2020 was a watershed year and a true test of our collective digital resilience. With the impact of COVID-19 likely to be felt for years to come, businesses are having to relook at their strategies to navigate the new normal in the longer term. With our increased dependence on technology, how successfully are businesses securing their digital future for 2021? Here are our predictions for the cybersecurity trends that will influence our digital futures in 2021...
Miss travel? Get prepared to share more personal data
Travel bubbles and green lanes will amplify the data privacy debate
- Despite the data privacy conversation circulating for several years – with wariness around the use of data by some big tech companies and GDPR compliance continuing to be a challenge for companies – it is contact tracing that has really made individuals sit up and take notice of data privacy.
- Rigorous contact tracing and timely access to accurate and complete data has proven to be a key factor in helping to “flatten the curve” in many East Asian countries that were quick to turn to such digital tools. With infection rates soaring again, however, research from Future Market Insights suggests that new contact tracing apps will launch at an annual rate of 15%, driven by recurring waves of infections in many countries.
- Aside from public sector initiatives led by health authorities, private sector initiatives are also being rolled out to support such efforts, with the most notable being the Apple–Google Exposure Notification system, which some countries have even started to utilise.
When will I see you again?
- The question on everyone’s mind is how soon will we be able to return to some semblance of normality, and the desire to travel is one of the most common sentiments felt across the region and around the globe.
- More countries are establishing travel bubbles and reciprocal green lanes in a bid to revive the travel and hospitality sector. In order for such arrangements to be efficient and safe for all travellers, however, personal data will need to be shared across borders with the right security controls and accompanied by transparent communication about how such data will be handled and stored.
- With this critical need to move data between government agencies and enterprises such as airlines, airports and hotels, the debate around how data is stored, accessed and used is not set to disappear in 2021, particularly as individuals are now far more conscious of their personal data being shared.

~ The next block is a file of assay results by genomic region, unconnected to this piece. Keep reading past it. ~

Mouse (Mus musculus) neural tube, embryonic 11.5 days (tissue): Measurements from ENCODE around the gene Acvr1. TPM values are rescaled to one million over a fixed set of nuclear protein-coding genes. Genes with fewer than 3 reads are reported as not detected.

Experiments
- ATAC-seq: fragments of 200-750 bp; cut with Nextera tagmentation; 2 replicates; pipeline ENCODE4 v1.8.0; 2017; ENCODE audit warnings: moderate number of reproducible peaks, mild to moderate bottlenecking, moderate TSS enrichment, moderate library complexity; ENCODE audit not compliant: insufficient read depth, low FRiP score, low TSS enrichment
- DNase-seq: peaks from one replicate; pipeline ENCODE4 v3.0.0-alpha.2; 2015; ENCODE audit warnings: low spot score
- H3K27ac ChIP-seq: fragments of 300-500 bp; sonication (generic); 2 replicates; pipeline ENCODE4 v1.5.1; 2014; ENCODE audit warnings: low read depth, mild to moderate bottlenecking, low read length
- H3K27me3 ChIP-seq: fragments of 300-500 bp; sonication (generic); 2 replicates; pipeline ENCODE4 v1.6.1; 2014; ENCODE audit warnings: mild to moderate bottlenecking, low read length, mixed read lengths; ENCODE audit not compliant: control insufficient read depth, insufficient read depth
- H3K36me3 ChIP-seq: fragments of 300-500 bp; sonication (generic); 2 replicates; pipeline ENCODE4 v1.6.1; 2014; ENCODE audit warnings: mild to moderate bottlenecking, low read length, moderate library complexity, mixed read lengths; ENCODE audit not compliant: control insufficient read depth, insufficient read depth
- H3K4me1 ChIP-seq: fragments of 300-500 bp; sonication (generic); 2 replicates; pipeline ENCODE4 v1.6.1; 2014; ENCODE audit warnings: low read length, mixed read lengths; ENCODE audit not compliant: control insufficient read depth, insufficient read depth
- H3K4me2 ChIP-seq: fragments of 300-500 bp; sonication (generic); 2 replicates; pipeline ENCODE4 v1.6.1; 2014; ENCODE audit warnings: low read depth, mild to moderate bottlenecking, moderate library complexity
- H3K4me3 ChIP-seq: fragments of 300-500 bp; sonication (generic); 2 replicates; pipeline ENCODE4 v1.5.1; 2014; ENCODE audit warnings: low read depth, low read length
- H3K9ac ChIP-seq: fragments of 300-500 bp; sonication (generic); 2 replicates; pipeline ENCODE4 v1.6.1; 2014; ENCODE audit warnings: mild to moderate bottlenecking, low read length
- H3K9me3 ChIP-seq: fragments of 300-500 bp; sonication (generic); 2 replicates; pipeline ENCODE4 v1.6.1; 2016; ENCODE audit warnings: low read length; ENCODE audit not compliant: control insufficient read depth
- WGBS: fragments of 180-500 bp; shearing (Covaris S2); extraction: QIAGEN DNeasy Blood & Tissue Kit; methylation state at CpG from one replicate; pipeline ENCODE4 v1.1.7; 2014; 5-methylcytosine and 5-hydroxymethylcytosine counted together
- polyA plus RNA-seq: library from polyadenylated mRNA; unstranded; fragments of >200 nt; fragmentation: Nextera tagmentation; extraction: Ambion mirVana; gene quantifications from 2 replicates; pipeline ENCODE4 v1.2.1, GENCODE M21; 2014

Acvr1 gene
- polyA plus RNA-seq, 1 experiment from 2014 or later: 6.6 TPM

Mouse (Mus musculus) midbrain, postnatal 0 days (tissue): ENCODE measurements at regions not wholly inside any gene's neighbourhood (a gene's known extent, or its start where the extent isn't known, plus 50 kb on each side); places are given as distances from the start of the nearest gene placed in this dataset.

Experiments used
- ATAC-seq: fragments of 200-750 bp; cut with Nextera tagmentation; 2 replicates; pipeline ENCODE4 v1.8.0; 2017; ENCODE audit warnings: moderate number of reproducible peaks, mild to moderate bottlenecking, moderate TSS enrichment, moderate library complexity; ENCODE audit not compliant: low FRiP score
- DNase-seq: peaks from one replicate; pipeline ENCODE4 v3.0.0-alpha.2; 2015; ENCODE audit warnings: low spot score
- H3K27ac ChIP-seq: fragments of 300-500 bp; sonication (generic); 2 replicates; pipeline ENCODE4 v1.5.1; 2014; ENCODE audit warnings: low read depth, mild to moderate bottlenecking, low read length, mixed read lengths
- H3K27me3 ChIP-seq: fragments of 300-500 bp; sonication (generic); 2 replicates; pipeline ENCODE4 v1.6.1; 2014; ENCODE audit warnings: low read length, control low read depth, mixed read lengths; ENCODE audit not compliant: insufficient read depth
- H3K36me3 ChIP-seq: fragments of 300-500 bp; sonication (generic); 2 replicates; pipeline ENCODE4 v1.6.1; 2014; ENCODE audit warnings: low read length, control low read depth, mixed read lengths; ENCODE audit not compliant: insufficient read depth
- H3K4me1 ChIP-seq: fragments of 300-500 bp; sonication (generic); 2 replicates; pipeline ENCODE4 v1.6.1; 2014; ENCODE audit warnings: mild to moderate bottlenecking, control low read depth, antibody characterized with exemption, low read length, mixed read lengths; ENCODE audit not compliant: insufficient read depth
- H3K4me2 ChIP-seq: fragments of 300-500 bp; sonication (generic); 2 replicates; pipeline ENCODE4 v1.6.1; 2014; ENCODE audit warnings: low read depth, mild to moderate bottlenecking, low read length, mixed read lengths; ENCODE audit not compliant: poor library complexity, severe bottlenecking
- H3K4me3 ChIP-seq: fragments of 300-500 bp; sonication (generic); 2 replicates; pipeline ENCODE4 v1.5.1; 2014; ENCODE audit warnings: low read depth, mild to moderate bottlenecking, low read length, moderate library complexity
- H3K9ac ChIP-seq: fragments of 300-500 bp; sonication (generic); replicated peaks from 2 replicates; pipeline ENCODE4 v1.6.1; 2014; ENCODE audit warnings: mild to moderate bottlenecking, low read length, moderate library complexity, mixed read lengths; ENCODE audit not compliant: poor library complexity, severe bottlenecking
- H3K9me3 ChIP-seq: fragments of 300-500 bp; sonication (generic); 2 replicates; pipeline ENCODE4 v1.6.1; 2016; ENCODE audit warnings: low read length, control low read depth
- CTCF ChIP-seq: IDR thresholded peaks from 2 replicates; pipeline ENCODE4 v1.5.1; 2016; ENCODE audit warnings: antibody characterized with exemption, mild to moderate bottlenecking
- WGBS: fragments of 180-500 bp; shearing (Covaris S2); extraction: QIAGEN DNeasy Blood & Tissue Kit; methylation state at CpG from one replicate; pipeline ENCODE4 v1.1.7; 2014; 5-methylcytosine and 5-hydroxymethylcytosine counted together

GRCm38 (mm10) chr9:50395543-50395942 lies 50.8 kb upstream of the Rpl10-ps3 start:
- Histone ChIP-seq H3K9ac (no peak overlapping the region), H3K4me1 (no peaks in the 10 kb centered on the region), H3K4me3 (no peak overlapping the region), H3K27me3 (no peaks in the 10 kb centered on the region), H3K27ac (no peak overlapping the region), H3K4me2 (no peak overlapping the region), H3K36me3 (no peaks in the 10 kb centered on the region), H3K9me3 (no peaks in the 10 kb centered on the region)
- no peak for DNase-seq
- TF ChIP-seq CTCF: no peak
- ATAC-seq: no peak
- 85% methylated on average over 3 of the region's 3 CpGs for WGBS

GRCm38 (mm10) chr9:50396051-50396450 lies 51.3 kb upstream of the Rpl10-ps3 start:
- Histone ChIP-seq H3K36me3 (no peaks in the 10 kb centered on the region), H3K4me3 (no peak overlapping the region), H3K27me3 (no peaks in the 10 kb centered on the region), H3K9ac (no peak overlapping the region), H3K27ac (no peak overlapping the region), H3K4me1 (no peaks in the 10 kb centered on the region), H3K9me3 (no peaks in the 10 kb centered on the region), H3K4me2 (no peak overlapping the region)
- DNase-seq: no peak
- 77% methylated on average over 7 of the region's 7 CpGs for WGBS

- This time, however, the sharing of medical data derived from rapid COVID-19 testing, combined with constant tracking and checking-in of all law-abiding citizens and not just individuals on government deny lists, will make travelers think twice about the information they share when leisure travel resumes.
The wait for 5G is over … for those who are ready
The private sector takes over from public as the latter leads the fight against COVID-19
- While 5G networks may have been introduced in a few markets already, the recent introduction of the iPhone 12 will see the mass adoption of 5G-enabled devices for the first time.
- This will undoubtedly encourage the acceleration of 5G network rollouts in more countries as telcos seek to deploy new services for consumers and governments tap digital opportunities for economic recovery in 2021. However, it will still be a while before we experience the reduced latency and exponential growth in speed that has been promised.
- Meanwhile, enterprise adoption of private 5G networks is accelerating in a big way. Deloitte predicts that a third of the 2020–2025 private 5G market, measured in dollars of spend, will come from ports, airports and similar logistics hubs, which are expected to be among the first movers.
- A recent survey by networking systems, services and software company Ciena found that 31% of respondents from organisations in Singapore, Indonesia, Philippines and Japan agreed the biggest impact of 5G lies in the enabling of digital transformation and the ability to power more digital applications.
Pitfalls to avoid in the rollout of 5G
- In JAPAC, governments are largely the drivers of 5G rollout. The Australian government, for example, has pledged to invest almost AU$30 million to trial 5G use across sectors such as agriculture, mining and logistics, while Bangkok hospitals are already using 5G to improve patient care and operational efficiency.
- However, with governments having their hands full tackling COVID-19 and economic recovery, the private sector is fixed to take over the race to 5G.